Who Doesn’t Love a Good Demon Hag?

Where’s my damn coffee???

It’s been a beautiful sunshiny weekend in Sydney, and I’ve been stuck in bed with the flu. Thank you to all of the filthy disease carrying commuters on Sydney buses who coughed or sneezed on me last week. And an extra special thank you to the drivers who insist on blasting us with air-conditioning in this bitterly cold winter, recycling other peoples germs and farts so I can breathe them in. This one’s for you.

So, I rolled out of bed today (at noon) and looked in the mirror. Sure enough, I looked exactly like Onibaba, in the picture above. Before I was so rudely infiltrated by the latest flu virus last week, I took myself off to the Art Gallery of NSW for a delicious post-Ramadan glass of wine with my friend Sarah, and a screening of the 1964 Japanese horror flick, Onibaba (literal translation: Demon Hag). I’ve got to say, I am very partial to a good black and white Japanese horror flick. These guys really knew how to create good scary movies. And still do. You’re lying if you tell me you didn’t have nightmares after you watched The Ring or The Grudge!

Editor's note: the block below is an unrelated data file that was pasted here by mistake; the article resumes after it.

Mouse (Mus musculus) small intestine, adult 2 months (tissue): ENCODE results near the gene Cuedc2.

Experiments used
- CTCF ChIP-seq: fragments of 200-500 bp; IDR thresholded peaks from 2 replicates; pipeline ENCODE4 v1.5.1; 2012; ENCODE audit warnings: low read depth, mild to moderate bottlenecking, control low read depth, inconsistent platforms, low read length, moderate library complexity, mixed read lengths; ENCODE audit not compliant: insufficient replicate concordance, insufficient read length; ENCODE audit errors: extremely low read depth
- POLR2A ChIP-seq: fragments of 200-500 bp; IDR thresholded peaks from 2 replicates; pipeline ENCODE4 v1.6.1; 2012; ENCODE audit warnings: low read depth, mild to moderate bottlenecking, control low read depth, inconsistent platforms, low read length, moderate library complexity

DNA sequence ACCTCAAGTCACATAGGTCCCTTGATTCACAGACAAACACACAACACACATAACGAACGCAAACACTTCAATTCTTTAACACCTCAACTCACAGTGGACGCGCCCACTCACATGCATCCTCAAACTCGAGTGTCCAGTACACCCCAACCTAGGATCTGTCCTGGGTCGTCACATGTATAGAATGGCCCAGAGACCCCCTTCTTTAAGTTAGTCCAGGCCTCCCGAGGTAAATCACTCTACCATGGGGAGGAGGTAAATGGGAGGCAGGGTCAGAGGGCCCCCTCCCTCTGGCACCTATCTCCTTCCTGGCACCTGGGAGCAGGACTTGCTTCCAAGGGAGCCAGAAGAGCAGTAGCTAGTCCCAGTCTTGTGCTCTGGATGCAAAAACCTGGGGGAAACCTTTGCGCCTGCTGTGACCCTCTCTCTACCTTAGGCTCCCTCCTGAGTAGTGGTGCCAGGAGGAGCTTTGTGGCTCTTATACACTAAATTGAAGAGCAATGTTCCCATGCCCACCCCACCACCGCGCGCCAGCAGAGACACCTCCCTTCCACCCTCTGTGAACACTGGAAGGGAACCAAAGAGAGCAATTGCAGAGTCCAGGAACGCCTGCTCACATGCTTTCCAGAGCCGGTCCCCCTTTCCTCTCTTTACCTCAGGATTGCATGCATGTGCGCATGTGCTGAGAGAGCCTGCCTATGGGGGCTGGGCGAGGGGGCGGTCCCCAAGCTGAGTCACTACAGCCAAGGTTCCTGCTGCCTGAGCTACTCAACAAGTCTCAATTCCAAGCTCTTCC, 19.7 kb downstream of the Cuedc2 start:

But back to Onibaba. In a nutshell, it’s a simple tale of vengeance, and what can happen to you if you let it take over your life. During 14th century war-torn Japan, a woman and her daughter-in-law murder samurai soldiers and sell their possessions in order to scrape together enough money to eat. When the daughter-in-law starts running off in the middle of the night to shag one of the neighbours, Mum tries exacting revenge by scaring the bejesus out of the girl by chasing her through the creepy reeds in a terrifying demon mask. But the ugliness of vengeance soon deforms the heart and face of Mum.

No Children of the Corn in here

Onibaba is visually stunning. I loved the haunting shots of the reeds swaying in the wind, the close ups of the actors, and the frightening Hannya mask. The Hannya mask is supposed to represent a hideous demon, but I found it quite beautiful. So, when I rolled out of bed today and looked in the mirror, I didn’t run screaming. Instead, I greeted Onibaba with a smile, blew the snot out of my sinuses, and felt beautiful in my own hideous hag-like way! Mind you, I was probably delirious thanks to being drugged up to the eyeballs. But I think it still makes for a lovely lesson. At times there’s beauty to be found in the the hideous, the sad and the ugly. Just take a look at it from an alternate angle, or put it in a different light.

So if you’re disease-free and looking for something to do in Sydney this Wednesday night, the Art Gallery is screening another black and white Japanese horror flick. This time it’s Akira Kurosawa’s adaptation of Macbeth, called Throne of Blood. Come join me. Just remember to leave the germs at home. I don’t want to be waking up on Thursday morning and having an “out, damned spot” moment!

Onibaba Image

Reed Image

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